The smartest thing about recasting a familiar tale in ancient Greek terms is that it takes the need for surprise off the table. After all, like any classic tragedy, we already know what happened to Hillary Rodham Clinton, who tabled her Athena-inspired ambitions for 18 Arkansan years for the sake of an Aphrodite-sent Bill Clinton. We’ve seen her classic flaw come to the forefront not just in her uncompromising health care push in ’94 or Lewinski-blind devotion in the ’98 impeachment, but most recently in her cold ’08 campaign. It’s a relief, then, to see Wendy Weiner’s Hillary: A Modern Greek Tragedy With a (Somewhat) Happy Ending dispense with those circumstances and proceed with the comedy. After all, as many myths acknowledge, it’s not about the doing of the task itself so much as the lesson learned (or in this case, the laughs earned).

Of course, Greek mythology is a double-edged sword: it is by all means a gimmick, Chorus and all, and director Julie Kramer is constantly struggling to keep the jokes clever without coming across as slight. This is somewhat accomplished by allowing things to be campy: Lauren Helpern’s set is a flimsy mock-up of marble stadium steps, with two symmetric dresser-type shrines to Aphrodite and Athena. This also allows for some looser, SNL-like impersonations of Kenneth Starr and Monica Lewinsky, not to mention Mia Barron’s Hillary and Darren Pettie’s Bill. With seriousness sacrificed on the altar, Hillary manages to give audiences exactly what they expect: a mock history lesson.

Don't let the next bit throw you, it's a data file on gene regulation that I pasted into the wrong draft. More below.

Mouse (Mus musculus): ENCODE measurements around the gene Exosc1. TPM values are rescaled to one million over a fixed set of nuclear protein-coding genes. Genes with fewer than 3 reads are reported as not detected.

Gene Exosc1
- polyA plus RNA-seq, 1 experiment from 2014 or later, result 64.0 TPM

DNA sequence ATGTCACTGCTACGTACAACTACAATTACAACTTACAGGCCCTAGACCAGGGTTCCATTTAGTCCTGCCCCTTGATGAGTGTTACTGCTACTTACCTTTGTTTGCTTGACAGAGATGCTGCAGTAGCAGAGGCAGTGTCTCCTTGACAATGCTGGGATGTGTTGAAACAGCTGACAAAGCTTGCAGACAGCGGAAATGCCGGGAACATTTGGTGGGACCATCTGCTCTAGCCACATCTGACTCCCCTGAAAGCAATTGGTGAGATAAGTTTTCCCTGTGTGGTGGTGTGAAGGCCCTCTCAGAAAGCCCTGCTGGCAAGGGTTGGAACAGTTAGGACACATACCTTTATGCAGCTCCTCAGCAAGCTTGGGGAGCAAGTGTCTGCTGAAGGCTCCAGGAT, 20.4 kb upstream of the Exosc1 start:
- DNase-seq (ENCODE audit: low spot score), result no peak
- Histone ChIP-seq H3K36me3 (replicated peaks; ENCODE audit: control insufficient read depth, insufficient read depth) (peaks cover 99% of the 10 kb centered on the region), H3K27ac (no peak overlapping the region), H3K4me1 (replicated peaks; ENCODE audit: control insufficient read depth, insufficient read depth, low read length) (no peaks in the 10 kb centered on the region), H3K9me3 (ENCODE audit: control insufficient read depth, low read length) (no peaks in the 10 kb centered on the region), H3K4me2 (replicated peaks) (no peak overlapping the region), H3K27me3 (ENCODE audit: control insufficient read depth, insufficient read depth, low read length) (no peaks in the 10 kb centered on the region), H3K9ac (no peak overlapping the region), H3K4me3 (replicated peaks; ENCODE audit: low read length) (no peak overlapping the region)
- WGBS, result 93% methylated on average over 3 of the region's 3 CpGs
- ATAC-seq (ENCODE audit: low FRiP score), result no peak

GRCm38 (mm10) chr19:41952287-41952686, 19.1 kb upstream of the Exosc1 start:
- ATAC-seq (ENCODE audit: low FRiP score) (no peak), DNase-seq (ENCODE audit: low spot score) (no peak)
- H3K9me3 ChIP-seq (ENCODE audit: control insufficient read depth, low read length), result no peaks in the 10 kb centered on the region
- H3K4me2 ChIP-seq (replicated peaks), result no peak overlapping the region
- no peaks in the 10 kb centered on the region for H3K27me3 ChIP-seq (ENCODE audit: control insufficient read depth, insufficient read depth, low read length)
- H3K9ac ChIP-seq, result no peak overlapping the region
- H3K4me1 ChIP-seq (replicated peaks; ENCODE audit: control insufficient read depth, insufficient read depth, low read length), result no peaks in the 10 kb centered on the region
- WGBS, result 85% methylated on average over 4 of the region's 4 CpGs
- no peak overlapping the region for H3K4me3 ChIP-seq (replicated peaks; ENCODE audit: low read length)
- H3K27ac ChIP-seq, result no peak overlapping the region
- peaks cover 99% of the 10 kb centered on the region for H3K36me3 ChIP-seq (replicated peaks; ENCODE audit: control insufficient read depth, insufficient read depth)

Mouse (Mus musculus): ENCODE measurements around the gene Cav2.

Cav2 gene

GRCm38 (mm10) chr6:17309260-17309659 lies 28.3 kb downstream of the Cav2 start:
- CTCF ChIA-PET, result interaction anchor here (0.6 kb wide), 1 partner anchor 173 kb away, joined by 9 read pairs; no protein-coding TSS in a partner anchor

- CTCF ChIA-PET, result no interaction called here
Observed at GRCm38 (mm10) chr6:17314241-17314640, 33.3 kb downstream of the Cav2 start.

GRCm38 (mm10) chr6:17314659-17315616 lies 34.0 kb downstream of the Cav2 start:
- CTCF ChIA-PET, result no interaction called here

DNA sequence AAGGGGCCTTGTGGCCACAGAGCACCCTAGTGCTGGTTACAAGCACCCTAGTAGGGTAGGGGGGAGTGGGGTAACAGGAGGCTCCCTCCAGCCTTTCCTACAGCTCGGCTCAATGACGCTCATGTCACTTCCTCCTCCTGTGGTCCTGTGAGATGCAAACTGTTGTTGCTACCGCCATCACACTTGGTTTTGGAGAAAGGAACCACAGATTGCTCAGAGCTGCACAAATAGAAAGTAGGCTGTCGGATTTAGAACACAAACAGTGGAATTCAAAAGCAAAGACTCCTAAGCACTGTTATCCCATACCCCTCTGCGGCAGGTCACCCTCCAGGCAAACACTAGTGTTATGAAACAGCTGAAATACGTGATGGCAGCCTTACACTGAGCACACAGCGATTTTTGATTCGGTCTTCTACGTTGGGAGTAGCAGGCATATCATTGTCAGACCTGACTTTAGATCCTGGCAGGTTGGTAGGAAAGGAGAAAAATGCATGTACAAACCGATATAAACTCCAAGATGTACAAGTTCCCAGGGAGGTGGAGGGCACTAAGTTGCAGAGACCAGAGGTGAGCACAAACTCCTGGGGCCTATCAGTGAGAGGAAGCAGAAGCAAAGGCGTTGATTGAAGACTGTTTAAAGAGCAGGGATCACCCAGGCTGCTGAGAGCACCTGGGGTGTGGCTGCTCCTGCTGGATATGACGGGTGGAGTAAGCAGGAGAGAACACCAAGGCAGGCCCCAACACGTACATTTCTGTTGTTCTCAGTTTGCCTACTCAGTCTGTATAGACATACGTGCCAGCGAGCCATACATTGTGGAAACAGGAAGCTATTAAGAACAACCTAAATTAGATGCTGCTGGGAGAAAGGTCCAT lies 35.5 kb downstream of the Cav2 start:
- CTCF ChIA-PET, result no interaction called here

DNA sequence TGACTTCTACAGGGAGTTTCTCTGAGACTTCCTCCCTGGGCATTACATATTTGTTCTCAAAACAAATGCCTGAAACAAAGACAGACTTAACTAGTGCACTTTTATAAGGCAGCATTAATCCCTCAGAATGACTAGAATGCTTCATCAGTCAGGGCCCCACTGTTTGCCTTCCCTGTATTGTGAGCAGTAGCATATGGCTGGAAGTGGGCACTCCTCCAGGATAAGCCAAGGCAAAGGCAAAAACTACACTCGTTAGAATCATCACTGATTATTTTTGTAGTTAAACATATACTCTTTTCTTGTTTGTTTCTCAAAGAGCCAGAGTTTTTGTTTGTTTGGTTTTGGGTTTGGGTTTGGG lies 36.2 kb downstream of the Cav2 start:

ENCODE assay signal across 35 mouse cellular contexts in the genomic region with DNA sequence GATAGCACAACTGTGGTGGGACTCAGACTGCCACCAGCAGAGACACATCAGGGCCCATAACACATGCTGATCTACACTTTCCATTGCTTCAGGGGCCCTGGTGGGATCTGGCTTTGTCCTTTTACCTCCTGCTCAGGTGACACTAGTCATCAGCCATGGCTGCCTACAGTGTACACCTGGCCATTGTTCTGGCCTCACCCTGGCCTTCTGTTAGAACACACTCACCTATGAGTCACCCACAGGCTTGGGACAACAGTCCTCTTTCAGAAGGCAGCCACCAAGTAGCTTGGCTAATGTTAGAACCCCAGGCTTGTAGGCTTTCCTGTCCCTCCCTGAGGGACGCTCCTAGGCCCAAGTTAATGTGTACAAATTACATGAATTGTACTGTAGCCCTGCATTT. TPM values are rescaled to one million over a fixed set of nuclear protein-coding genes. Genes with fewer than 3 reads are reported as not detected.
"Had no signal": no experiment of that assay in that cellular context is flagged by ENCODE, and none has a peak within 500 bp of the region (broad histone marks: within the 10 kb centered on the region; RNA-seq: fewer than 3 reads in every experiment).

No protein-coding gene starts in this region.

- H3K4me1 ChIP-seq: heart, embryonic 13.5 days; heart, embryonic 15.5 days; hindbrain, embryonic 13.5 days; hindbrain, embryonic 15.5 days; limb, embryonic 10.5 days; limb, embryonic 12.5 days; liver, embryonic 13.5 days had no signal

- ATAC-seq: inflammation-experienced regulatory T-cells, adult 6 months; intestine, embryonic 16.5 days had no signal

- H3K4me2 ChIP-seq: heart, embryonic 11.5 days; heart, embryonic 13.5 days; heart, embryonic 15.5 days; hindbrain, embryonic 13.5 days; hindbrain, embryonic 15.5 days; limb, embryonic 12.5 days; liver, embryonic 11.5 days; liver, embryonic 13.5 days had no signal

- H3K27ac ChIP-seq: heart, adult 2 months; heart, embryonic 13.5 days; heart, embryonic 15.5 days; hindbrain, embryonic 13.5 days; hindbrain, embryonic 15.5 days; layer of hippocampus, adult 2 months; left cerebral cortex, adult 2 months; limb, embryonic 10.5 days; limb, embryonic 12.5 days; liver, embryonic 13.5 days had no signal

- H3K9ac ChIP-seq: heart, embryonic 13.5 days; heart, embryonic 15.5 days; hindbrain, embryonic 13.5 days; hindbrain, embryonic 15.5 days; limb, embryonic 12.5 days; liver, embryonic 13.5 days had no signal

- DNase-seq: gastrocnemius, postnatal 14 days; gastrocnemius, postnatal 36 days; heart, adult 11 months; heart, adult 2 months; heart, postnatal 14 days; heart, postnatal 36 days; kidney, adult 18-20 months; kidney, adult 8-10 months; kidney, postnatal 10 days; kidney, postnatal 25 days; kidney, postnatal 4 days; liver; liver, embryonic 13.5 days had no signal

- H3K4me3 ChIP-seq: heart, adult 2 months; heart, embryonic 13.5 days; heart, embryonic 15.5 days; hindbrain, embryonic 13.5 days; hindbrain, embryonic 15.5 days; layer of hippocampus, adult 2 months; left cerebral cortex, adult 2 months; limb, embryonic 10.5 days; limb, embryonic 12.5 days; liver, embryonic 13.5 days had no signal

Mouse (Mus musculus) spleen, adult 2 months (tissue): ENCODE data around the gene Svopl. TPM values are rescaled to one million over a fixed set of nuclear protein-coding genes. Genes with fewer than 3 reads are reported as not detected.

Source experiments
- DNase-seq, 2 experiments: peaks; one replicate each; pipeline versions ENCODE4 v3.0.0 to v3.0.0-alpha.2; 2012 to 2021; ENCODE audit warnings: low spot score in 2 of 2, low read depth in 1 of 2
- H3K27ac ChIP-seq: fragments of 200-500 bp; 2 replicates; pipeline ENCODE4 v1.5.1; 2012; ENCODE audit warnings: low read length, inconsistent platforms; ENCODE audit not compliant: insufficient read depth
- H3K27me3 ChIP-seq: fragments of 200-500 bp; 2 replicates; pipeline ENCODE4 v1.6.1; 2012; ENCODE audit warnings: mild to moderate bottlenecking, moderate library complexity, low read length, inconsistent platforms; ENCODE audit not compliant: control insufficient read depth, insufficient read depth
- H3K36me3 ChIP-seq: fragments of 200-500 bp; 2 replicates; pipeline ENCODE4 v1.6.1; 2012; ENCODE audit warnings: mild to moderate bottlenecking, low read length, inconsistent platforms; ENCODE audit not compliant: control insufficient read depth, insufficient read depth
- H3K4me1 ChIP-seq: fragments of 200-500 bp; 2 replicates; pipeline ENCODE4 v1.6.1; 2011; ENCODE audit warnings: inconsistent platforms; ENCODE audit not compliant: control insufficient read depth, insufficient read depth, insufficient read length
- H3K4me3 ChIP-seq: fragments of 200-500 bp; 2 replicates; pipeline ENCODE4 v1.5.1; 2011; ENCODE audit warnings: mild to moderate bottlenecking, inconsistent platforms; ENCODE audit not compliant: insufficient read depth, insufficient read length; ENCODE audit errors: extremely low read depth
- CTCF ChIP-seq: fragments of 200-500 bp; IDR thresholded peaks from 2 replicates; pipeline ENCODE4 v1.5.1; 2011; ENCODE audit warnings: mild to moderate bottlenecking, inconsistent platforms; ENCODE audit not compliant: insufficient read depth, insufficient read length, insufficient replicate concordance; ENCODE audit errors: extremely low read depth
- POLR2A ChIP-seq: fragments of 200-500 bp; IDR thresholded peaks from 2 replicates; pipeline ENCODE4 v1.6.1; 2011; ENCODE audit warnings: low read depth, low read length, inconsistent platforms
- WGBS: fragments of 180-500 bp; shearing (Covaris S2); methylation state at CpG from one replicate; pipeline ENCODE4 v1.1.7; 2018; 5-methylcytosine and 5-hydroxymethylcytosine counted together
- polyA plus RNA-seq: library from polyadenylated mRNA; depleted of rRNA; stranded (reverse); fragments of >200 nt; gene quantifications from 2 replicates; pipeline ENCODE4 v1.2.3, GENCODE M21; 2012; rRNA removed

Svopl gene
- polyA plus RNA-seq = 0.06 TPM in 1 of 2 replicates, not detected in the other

This is where Weiner’s cleverness pays off: Bill is cast as Achilles—you can guess which part of his body his mother failed to dip into the sacred springs. The path to the underworld is, of course, in Newt Gingrich’s cellar. When on trial for perjury, Bill opens a McPandora’s Box that gets him waffling on what the meaning of “is” is. And Bill’s saxophone doubles as Orpheus’s lyre, just when all hope appears to be lost. And that’s just the farfetched part: it’s not such a stretch to imagine Athena as Hillary’s campaign manager, given the potential fallibility of gods and pollsters alike. Weiner has also liberally cribbed from existing speeches to cast the same old lines in a whole new light: after Gennifer Flowers, Hillary is able to say “I’m not sitting here like some little woman standing by my man like Tammy Wynette” because—at her request—Athena has just used ravens (off-duty from Prometheus, one assumes) to peck out half her heart.